Tips and Techniques for Better Garlic Flavor
Let's talk garlic. It's one pungent food, so knowing how to work with and control it is vital to good tasting food.
Let's start with the science behind how garlic works. Learning how garlic works, the science of garlic, will make you a better cook. Have you ever wondered why garlic can sit on your counter for days and not smell? It is because an uncut head of garlic has almost no odor. It is not until you cut the garlic that you smell that pungent aroma. Why is that?
It all comes down to compounds and enzymes. Raw garlic contains bothalliin (a sulphur compound) and alliinase (an enzyme). As soon as garlic is cut, minced, chopped, or pressed, bothalliin and alliinase mesh together and the alliin transforms into a new compound called allicin-that strong garlic flavor we love so much.
The more you cut up garlic, the more allicin is produced, and the stronger the garlic flavor. Thus the strength of the garlic is very dependent on how you cut it. Slicing usually yields the weakest flavor due to very little allicin being produced. For the strongest garlic flavor you want as much allicin as possible, therefore the best thing to do is mince it into a smooth paste.
We all know, though, that garlic's strength (STRONG aroma and flavor) is also its biggest weakness (STRONG aroma and flavor). Lots of research and money has been devoted to ways to eliminate garlic odor from hands after working with it. One of the surest techniques is to rub your fingers on stainless steel. The stainless steel Magic Oval sells for about $3 and prices go up from there.
There's even a cool little stainless steel garlic crusher that removes odor from your hands as you wash the tool. Clever, huh? The Garlic Rocker sells online for $14.99, but it does an super job of crushing the garlic and cleaning away odors.
Garlic is flawless at contributing a wonderful, fundamental flavor for many dishes. And its flavor variety is amazing: it can be rich and sweet, almost nut-like, with no bitterness, or it can be pungent and strong. There are two no-fail techniques for coming up with either flavor:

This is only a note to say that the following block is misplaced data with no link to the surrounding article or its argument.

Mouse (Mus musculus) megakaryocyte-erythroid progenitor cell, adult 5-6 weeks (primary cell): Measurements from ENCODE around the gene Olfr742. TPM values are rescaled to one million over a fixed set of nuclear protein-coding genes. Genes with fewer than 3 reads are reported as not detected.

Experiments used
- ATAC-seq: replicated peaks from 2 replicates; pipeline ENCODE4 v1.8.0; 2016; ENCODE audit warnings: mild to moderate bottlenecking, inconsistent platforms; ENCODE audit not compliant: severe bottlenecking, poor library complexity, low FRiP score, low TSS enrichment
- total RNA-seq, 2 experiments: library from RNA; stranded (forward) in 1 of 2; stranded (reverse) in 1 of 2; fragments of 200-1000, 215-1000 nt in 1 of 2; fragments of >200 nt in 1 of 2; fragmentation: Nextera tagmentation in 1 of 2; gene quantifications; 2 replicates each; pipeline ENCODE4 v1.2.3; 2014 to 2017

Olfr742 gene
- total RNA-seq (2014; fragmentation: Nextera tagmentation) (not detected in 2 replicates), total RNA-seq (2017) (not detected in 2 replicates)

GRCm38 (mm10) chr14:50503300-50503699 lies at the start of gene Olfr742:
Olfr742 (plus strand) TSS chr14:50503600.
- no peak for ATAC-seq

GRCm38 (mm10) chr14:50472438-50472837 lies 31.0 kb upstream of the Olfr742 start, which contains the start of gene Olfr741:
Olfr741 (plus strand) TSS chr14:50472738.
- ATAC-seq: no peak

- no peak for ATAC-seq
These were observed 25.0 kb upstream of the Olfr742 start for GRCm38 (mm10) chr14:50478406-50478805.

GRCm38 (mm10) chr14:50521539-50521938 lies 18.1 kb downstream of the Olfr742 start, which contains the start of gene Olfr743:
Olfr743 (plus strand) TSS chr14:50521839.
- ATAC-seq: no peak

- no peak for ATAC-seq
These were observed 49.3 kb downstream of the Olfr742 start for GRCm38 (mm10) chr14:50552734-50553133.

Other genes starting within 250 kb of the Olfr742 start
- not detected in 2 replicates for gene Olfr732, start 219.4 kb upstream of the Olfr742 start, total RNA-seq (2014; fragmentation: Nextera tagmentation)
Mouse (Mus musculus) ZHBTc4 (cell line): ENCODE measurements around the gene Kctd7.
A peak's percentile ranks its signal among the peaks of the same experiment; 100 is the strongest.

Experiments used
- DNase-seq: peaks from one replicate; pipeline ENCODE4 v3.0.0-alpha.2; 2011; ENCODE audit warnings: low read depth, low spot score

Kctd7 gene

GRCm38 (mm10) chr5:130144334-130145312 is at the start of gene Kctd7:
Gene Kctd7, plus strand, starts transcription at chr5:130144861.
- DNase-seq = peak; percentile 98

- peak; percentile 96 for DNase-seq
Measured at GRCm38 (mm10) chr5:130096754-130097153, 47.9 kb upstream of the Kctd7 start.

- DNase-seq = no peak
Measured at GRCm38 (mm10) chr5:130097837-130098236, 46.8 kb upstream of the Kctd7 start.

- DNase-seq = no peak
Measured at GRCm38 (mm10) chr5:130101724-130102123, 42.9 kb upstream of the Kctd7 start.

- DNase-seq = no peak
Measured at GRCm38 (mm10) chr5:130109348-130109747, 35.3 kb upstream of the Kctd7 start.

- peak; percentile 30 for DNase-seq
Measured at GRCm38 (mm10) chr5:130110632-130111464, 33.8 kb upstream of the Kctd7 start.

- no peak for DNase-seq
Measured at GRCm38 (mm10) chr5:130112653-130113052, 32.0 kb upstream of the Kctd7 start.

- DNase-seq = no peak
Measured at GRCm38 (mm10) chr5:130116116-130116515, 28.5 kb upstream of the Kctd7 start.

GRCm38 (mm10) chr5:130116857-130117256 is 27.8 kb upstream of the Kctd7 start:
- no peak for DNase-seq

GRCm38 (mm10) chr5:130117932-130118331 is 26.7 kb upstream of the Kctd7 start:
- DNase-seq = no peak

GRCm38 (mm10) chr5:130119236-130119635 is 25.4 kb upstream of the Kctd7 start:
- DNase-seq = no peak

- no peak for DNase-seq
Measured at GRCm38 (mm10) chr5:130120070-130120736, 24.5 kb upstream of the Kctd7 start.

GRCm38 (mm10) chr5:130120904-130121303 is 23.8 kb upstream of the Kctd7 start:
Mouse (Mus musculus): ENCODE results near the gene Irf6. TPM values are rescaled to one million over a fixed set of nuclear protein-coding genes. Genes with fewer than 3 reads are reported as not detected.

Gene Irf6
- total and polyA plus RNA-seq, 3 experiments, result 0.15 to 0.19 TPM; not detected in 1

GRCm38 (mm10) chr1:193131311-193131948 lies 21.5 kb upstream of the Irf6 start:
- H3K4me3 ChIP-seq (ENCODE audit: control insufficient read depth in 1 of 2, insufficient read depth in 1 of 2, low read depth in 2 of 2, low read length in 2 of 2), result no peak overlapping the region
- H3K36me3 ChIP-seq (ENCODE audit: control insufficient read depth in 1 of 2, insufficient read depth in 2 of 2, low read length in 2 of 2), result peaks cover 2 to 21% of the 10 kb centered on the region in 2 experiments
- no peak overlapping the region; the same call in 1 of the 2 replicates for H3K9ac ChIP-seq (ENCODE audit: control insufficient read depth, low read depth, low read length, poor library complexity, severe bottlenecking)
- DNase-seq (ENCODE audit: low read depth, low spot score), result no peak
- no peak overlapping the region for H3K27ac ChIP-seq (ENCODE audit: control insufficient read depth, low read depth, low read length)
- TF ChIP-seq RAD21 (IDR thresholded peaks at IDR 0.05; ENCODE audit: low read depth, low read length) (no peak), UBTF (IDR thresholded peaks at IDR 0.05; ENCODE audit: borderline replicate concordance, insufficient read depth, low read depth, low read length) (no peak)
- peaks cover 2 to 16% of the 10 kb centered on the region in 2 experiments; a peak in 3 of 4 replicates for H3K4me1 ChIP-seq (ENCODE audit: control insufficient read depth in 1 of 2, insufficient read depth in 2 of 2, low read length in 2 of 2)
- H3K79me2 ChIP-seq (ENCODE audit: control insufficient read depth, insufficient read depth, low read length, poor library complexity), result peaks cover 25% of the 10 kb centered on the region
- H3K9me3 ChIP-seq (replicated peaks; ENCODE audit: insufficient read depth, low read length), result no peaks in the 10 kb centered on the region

1. Roasting-my favorite approach. It's foolproof at eliminating the powerful and harsh tones of this food. Roasting is how to create rich, sweet, nutty tones. That's because heat destroys that powerful aforementioned enzyme, alliinase. Just roast the heads in a garlic baker with only the tops cut off. You can use roasted garlic in any recipe calling for garlic but since it is milder, you may want to use more. You can roast it in a baker or the oven-either way is good.
2. Mincing-the best approach if you want a strong, pungent garlic flavor. (And this is when you want some stainless steel for finger rubbing!)
The one thing I've learned over the years is that if you are serious about garlic, you need to be properly equipped. The above-mentioned garlic baker and a good press are purchases well worth their cost. The press crushes garlic to almost a paste-like consistency and achieves the strongest flavor. A couple other good garlic tools are the grater and the slicer. A grater grates garlic to a very fine consistency for maximum garlic flavor. The slicer allows you to slice garlic paper thin and without getting garlic juices on your hands.
I'll close with a quick tutorial on how to roast your garlic. I've opted for the oven technique in case you don't have a garlic baker. But this lesson comes with a warning: This procedure will fill your home with the most maddening, irresistible, and mouth-watering aromas imaginable. I'm talking about whole heads of garlic roasted with olive oil until each individual clove is completely golden and butter-soft - perfect for:
· Spreading on pieces of baguette or crackers
· Mashing into a salad dressing
· Mashing into guacamole, hummus, baba ganoush, or other spreads
· Using in place of raw garlic in soups, casseroles, and sauces
There is a trick for speedily roasting your garlic, but it's less visually stunning. Just separate your head of garlic into individual cloves, leave them covered in their paper skin, toss with olive oil, and roast in a foil packet until soft. But on to full head roasting:
You need 1 or more heads of garlic, extra virgin olive oil, a sharp knife, and some aluminum foil.
1. Heat the oven to 400°F: Set a rack in the middle position.
2. Peel (most of) the paper off the garlic: Use your fingers to peel away all the loose, papery, outer layers around the head of garlic. Leave the head itself intact with all the cloves connected.
3. Trim the top off the head of garlic: Trim about 1/4 inch off the top of the head of garlic to expose the tops of the garlic cloves.
4. Drizzle with olive oil: Drizzle 1 to 2 teaspoons of olive oil over the exposed surface of the garlic, letting the oil sink down into the cloves.
5. Wrap in foil and bake: Wrap the garlic aluminum foil and roast in the oven for 40 minutes.
6. Begin checking the garlic: After 40 minutes, begin checking the garlic. The garlic is done when a center clove is completely soft when pierced with a paring knife. Even once soft, you can continue roasting until deeply golden for a more caramelized flavor - check the garlic every 10 minutes. Exact roasting time will depend on the size of your garlic, the variety, and its age.
7. Use or store the garlic: Let the garlic cool slightly, and then serve. Press on the bottom of a clove to push it out of its paper. Roasted garlic can also be refrigerated for up to 2 weeks or frozen for up to 3 months.
Weekly Newsletter Contributor since 2006
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